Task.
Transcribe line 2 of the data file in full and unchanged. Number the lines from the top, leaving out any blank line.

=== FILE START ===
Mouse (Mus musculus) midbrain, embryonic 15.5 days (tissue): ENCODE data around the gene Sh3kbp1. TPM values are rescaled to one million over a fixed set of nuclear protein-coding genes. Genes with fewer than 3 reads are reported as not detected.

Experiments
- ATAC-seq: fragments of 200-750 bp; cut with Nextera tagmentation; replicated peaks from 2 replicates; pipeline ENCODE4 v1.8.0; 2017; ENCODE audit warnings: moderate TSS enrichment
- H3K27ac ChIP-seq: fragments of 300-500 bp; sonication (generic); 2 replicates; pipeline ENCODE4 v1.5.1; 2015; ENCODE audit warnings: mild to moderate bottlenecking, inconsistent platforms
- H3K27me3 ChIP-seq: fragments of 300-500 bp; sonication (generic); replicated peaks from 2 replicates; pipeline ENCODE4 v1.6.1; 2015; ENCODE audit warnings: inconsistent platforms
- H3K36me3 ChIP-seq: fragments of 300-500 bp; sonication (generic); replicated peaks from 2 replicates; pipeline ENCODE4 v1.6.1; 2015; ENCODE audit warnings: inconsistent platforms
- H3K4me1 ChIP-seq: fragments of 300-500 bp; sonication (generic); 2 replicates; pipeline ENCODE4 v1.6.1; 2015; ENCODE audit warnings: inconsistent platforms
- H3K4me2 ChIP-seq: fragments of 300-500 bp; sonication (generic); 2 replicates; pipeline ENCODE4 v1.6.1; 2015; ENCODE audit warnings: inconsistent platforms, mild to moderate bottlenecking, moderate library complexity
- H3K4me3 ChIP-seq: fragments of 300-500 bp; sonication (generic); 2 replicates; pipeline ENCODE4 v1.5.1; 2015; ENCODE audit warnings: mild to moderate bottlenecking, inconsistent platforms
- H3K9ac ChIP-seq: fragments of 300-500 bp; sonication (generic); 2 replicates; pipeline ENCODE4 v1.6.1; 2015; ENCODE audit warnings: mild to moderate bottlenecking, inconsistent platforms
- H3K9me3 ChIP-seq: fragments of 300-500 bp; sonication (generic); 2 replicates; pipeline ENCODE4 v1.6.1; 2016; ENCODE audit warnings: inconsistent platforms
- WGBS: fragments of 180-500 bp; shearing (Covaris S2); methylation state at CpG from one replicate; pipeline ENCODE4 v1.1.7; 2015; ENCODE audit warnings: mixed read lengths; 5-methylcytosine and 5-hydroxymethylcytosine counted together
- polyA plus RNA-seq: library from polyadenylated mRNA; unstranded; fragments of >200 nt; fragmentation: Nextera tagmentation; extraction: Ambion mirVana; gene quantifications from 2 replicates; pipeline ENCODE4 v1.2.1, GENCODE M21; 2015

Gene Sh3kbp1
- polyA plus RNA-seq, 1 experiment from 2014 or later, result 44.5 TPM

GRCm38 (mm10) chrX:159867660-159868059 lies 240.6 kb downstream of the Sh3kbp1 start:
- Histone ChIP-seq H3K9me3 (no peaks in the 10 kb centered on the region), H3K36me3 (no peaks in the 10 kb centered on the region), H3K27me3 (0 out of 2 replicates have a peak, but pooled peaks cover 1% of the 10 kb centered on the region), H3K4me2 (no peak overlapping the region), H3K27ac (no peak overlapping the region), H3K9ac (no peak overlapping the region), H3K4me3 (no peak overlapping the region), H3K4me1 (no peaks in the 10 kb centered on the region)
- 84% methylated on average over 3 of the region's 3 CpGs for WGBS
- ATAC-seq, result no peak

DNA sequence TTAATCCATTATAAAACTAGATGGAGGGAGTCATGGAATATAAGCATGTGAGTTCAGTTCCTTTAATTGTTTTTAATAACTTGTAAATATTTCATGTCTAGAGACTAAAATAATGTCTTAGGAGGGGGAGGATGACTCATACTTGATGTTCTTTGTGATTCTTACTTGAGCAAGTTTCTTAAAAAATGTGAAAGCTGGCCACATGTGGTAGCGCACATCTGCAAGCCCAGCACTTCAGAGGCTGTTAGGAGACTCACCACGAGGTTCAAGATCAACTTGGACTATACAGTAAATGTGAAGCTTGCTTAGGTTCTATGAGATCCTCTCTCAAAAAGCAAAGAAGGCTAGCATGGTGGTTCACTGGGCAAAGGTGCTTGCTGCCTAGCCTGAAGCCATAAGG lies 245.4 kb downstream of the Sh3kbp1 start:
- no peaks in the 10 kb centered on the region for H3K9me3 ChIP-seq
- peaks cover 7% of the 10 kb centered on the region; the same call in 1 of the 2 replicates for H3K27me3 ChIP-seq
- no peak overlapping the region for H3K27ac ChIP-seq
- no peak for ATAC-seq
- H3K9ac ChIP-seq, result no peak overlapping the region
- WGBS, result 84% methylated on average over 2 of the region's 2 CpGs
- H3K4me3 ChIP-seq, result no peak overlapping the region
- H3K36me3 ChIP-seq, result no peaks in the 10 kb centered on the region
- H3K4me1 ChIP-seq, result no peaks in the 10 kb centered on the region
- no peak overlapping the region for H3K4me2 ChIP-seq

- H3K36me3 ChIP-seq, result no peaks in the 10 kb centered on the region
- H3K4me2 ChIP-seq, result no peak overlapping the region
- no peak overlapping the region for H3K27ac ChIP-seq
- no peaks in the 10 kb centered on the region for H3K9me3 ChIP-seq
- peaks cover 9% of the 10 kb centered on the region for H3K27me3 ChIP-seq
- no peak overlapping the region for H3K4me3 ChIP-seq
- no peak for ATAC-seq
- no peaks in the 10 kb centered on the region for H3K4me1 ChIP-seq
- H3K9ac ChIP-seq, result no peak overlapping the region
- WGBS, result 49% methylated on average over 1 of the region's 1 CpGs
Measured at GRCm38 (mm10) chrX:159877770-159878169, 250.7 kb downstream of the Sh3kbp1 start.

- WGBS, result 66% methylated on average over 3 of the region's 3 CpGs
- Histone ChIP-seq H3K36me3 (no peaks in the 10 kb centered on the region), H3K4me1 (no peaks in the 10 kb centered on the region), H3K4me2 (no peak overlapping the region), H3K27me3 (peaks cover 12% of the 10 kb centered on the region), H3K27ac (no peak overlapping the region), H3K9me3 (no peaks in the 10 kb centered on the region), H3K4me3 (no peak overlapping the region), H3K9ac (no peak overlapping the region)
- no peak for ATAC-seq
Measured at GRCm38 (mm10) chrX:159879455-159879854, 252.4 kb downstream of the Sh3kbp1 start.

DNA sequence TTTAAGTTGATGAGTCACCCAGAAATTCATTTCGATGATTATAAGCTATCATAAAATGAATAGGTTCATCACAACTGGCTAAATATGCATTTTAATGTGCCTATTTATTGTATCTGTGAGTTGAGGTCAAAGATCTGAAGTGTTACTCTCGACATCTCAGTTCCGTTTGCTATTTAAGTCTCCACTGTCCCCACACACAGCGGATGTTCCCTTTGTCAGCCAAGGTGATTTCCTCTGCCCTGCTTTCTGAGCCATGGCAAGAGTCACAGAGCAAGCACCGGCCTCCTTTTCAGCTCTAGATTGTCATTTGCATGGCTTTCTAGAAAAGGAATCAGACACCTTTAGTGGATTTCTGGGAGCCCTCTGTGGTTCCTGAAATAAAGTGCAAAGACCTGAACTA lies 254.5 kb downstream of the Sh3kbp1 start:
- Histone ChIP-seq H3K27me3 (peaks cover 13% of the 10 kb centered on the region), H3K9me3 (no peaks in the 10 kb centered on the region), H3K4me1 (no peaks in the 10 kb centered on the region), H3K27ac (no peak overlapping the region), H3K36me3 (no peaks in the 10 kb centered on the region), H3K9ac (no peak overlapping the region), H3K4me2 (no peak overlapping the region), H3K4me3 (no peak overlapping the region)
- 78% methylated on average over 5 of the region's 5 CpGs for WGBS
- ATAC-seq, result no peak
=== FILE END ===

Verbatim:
Experiments